Level Contributor
45 posts
135 reviews
Save Reply
34. Re: Tour Operators -- any recommendations?

We are just back from a trip to NK with young pioneer tours.

As others have pointed out, the actual tour is in-country is done with the one NK tour operator, so you dont actually do the trip with Young Pioneers.

But they were great at getting our personal tour set up, not only were they the cheapest, they were the fastest to reply to our initial email. All subsqueqnt conversations were quick and any questions we had were answered pronto.

I wouldnt hestitate to use them if we went back to NK.

Here is our travel blog entry on our four day trip if you would like to know what you are in for:


Maribor, Slovenia
Level Contributor
15 posts
272 reviews
Save Reply
35. Re: Tour Operators -- any recommendations?

Coming back from NK 100th Anniversary tour with Young Pioneer Tours and I only say I am reaaaaallllllyyyyy glad we booked with them. First of all the group was compromised with mostly people from age 18-35 which suited us well, but the most important thing was, that those guys really gave us great tips on what/where/how and the guides were really loose compared to guides we saw with other groups. I can really say we enjoyed the whole trip and had great fun with all the guys and girls from YPT! Thank you again!

Level Contributor
119 posts
20 reviews
Save Reply
36. Re: Tour Operators -- any recommendations?

Greg -- I'm the one who started this thread last year.

Just read your blog -- great report! I've been trying for 2 years to convince my husband to go to NK but he is still refusing to do anything to support the regime since presumably the regime is the beneficiary of any tourism dollars. However, I will keep trying.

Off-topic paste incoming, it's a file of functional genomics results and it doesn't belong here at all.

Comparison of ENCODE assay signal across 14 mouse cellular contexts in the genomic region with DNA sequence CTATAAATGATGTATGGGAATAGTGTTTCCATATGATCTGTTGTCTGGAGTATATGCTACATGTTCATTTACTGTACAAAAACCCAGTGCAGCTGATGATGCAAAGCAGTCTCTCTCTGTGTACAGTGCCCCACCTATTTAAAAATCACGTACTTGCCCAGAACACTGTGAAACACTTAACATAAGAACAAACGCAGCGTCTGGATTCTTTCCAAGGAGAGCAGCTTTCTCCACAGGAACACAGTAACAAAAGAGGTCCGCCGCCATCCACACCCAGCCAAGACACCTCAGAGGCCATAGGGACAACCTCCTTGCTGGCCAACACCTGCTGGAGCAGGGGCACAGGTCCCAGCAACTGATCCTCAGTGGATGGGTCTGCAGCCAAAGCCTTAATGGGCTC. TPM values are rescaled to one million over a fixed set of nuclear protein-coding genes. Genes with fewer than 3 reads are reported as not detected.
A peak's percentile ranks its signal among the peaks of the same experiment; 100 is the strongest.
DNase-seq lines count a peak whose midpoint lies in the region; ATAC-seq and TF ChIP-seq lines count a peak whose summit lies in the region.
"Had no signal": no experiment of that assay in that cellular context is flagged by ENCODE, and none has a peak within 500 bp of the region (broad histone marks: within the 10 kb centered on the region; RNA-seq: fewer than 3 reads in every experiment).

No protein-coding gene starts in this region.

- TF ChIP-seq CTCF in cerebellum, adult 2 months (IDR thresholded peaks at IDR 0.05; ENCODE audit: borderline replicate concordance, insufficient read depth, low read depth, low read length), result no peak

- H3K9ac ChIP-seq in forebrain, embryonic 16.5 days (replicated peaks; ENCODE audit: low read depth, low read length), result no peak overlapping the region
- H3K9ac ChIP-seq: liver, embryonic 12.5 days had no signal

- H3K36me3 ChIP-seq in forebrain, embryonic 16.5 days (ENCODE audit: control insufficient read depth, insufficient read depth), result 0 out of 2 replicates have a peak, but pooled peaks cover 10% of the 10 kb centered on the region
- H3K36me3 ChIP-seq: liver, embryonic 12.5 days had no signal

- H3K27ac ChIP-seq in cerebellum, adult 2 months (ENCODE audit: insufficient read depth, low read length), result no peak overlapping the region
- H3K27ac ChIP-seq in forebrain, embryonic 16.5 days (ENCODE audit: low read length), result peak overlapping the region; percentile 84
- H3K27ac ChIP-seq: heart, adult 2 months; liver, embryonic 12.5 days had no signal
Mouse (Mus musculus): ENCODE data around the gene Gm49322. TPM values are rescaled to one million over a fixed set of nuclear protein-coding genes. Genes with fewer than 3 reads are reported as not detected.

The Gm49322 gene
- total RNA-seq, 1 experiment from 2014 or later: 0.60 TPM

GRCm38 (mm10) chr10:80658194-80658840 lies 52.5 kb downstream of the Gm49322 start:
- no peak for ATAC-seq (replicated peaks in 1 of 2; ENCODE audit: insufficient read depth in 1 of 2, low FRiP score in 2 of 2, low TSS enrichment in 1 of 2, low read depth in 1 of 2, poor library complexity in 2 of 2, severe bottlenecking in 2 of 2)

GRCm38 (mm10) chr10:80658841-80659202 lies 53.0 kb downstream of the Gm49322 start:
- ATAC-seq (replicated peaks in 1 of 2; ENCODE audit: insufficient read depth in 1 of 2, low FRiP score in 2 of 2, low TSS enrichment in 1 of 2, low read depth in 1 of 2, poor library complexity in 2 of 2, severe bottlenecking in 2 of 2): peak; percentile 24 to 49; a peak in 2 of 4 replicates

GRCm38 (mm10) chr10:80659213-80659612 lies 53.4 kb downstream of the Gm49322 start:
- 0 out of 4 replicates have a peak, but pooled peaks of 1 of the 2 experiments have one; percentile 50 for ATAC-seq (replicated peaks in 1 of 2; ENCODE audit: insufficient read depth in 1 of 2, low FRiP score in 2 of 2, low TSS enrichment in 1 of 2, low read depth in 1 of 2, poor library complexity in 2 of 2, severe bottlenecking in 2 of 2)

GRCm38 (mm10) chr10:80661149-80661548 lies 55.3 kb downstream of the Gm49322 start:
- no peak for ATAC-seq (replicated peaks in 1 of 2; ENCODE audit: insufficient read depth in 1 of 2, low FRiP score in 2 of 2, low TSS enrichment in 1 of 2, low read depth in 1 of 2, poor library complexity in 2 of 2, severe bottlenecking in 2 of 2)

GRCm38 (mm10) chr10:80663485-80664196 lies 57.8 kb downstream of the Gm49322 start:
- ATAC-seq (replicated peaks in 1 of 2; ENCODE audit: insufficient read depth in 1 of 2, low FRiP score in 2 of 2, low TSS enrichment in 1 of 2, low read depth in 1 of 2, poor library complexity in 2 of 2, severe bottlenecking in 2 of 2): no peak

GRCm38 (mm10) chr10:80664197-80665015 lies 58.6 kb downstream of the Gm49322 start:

From your report, the 4-day trip sounds like ample time -- did you feel that was the right amount or would you recommend a few more days?

Also, the individuals you mentioned in your blog who were on the 9- and 14-day trips (not that I can really imagine spending THAT much time there!) -- do you know who they were arranging their travel with? I was under the impression that it was impossible to travel without a group -- were they essentially on a 2-person tour?



Level Contributor
16 posts
797 reviews
Save Reply
37. Re: Tour Operators -- any recommendations?

Avoid Regent Holidays from the UK - we had a good trip with them, but there was a minor issue at the end of the trip about overcharging. In the end they insulted us (and the rest of the people on our tour) with a refund of GBP11 (not a misprint - this says "eleven") on a tour that cost GBP1,395 for 4 nights that we were not put in the standard of hotel we paid for.

We judge a company by their service recovery and theirs was appalling

As others have pointed out, all local arragements in DPRK go through local agent KITC anyway. DPRK was great - definitely visit!

Singapore, Singapore
Level Contributor
1 post
27 reviews
Save Reply
38. Re: Tour Operators -- any recommendations?

I have attemped to sign up for a tour with Koryo tour. But I've encountered several set back, mainly regarding transfer of payment to them (The intemidiary bank stopped the payment, transfer via Western Union was terminated because Koryo tour said they can't receive the money etc etc etc). I've done 4 trips to the bank/Western Union, and lost about 70 Euro because of all these transfers not going through. (Not to mention precious time).

I ended up having to go with a tour group in Singapore because that's where I live and I can pay them by cash. Meanwhile, I forgot to cancel my tour with Koryo and they demanded that I pay a 10% penalty fee. Given that this 10% penalty fee was stated in their contract, which I've signed, I agree that it's my duty to pay the 10%. However, given how difficult it was to transfer money to them, I raised the question of how am I going to transfer the 10% penalty fees.